I am disappointed that the FSA have ignored my advice to publish their data in a form suitable for the general public – which means using a visual presentation and avoiding terms such as cfu/g and confidence interval. As it stands, the information is not easy for the general public to understand. M&S does adopt a visual approach, which is commendable despite the unusual format, but fails to explain terms such as >1000. The use of red/amber/green draws attention to the heaviest contamination. FSA now says “The highest band (>1000 cfu/g) is the primary focus of attention”, though this point needs to be highlighted when data are published.

The FSA makes it clear that interventions are needed throughout the entire process, so I agree that the processors should be inspected. With most chicken processed by two major companies, the job should be much less onerous than inspecting the numerous farms.


John – I take your point about the effect of temperature on the multiplication of bacteria, but it’s not that simple. Inside the chicken the temperature is constant, irrespective of ambient temperature. Outside, most of the campylobacter will be in faeces, which will dry more quickly in warm conditions, arresting growth and probably killing many of the bacteria.


Thanks Wavechange – I hadn’t thought of that. So a less-intensive husbandry might actually be worse in terms of bacterial infection?


I don’t know, John. The point I made is just one of many factors that could be involved. In an earlier Conversation, you mentioned your visit to see broiler production. My understanding is that transmission is primarily via the faecal-oral route, i.e. the birds eat or drink contaminated material. Unlike humans, the chickens don’t get ill but campylobacter grows in their intestines and their waste is heavily contaminated. During the mass processing of carcasses, the waste gets everywhere, contaminating birds that don’t carry campylobacter, and inadequate cleaning means that contaminated chicken ends up on the supermarket shelves.

I hoped to find evidence that less intensive production such as organic farming might help address the problem, but the longer lives and lack of use of growth-promoting antibiotics seems to offset the benefits.


“The benefit of looking at the data for a year is that the number of samples is more statistically significant”. FSA tested 130 samples for M&S. The M&S report tested 487 samples in an independent FSA approved laboratory on samples taken from stores at random. Seems a shame such results, and no doubt those from other stores, were not taken into account by FSA to give more meaningful results.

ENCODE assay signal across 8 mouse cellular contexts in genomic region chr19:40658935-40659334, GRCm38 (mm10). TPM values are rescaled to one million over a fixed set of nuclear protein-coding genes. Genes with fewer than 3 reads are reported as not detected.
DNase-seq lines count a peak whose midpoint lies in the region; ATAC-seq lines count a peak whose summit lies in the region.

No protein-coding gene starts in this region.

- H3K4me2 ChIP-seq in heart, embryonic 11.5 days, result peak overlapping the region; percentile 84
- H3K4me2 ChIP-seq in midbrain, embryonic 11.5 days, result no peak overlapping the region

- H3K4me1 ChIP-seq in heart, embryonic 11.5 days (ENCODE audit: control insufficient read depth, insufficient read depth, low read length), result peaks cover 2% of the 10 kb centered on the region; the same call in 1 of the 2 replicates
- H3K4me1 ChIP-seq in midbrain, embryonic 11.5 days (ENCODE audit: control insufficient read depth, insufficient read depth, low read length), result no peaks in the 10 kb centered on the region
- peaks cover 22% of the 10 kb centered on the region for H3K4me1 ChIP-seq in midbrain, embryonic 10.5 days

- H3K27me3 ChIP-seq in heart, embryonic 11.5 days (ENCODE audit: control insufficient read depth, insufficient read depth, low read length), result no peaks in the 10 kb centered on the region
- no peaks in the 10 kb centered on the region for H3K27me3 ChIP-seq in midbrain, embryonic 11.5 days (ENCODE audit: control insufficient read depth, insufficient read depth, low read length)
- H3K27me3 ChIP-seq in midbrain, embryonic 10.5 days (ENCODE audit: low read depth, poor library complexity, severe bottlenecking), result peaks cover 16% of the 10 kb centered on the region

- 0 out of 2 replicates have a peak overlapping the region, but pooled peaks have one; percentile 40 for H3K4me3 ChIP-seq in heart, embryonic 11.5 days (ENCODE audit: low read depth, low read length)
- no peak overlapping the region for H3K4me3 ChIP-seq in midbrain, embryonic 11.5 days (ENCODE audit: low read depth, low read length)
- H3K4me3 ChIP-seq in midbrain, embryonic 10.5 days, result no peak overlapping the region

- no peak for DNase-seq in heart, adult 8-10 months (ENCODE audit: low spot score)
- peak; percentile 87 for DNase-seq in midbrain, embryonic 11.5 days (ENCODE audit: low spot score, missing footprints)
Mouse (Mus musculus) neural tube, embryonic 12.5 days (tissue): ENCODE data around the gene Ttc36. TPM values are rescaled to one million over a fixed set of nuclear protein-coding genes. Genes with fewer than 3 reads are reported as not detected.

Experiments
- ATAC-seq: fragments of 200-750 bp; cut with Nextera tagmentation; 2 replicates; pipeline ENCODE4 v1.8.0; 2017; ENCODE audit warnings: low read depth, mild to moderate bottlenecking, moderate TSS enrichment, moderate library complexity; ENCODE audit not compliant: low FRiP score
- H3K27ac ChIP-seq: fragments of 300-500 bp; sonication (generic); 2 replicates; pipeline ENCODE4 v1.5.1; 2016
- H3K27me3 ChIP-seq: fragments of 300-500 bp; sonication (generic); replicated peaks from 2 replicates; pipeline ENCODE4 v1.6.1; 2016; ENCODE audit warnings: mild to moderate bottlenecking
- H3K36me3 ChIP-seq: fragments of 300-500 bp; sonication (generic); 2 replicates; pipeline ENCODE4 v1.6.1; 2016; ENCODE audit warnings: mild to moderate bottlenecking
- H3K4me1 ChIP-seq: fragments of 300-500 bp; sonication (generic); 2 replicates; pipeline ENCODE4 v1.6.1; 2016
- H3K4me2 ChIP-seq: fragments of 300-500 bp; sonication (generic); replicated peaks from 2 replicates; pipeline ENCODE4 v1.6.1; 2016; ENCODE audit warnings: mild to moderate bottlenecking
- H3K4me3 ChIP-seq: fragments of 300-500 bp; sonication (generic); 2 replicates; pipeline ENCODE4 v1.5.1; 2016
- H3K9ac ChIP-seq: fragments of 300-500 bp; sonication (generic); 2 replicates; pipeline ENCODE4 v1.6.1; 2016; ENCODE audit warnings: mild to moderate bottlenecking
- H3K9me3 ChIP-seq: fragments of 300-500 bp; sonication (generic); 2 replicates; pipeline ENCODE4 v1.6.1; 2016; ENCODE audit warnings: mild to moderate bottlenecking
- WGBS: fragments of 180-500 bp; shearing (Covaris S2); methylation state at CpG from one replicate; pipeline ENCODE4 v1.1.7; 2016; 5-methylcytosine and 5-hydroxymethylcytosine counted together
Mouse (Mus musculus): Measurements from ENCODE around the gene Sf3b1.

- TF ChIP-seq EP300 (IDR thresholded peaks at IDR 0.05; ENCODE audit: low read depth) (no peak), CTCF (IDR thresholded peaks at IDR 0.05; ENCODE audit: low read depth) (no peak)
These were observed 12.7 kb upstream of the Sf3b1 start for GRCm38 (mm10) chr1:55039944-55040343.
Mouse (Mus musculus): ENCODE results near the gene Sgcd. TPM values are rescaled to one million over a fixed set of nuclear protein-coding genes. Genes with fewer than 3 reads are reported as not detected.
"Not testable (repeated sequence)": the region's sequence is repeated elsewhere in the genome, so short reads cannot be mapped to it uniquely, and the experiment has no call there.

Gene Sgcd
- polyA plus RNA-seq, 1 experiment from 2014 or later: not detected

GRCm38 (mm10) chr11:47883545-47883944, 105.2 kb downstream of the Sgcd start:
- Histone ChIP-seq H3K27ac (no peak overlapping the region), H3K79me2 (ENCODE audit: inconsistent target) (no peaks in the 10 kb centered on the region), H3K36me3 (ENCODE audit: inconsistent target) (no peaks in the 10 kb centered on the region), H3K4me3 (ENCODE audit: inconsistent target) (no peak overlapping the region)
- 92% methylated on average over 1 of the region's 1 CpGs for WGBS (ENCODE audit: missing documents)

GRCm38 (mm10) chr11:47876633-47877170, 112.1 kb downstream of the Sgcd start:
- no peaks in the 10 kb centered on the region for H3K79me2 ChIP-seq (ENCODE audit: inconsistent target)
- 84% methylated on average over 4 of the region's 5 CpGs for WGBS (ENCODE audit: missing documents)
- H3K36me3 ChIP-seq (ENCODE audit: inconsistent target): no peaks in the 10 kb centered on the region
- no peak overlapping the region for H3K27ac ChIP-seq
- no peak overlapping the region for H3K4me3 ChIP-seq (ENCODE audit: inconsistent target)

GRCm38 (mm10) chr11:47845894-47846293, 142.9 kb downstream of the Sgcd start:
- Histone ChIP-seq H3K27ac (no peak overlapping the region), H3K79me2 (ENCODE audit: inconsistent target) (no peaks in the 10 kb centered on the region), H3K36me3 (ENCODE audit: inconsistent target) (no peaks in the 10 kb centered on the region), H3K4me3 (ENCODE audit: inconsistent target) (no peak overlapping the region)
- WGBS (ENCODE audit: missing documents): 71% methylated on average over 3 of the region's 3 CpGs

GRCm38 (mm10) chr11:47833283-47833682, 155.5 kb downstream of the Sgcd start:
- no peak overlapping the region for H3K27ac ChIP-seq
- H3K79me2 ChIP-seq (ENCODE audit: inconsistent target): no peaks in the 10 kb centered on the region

From what is said, winter might be a worse time for spreading campylobacter? I have seen contrary statements elsewhere, so it would be useful to clarify this. Trend is important, not average, to see if they are making any progress.


We will start to see trends when the results from the the second year of study become available. Seasonal differences have been documented but there are so many possible differences in animal husbandry that I cannot see much possibility of deriving useful information from seasonal differences unless it can be shown that one broiler shed is performing significantly better than others.

It’s possible that the additional tests done for M&S were done in different labs, in which case if would not be appropriate to compare them. Having supervised technicians carrying out the apparently simple process of doing bacterial counts I’m aware that it is a challenge to produce reproducible data.

I would be interested to know if there is any obvious reason why Asda chickens are substantially contaminated than those from Tesco, i.e. look at the biggest difference.


We need to know sooner rather than later whether actions are having a significant effect – not waiting yet another year. All availabnle data should be used – the FSA can decide whether M&S and other stores results are valid. “Methodology – based on a total sample of 487 M&S chickens. The tests are carried out by FSA approved independent testing laboratory Campden BRI.
The chickens tested are taken at random from the shelves of M&S stores across the UK”.


The FSA should decide whether or not it would be appropriate to use these data. They will have access to information that we don’t. Advertising is full of inappropriate comparisons and one of my personal hates is inappropriate use of data.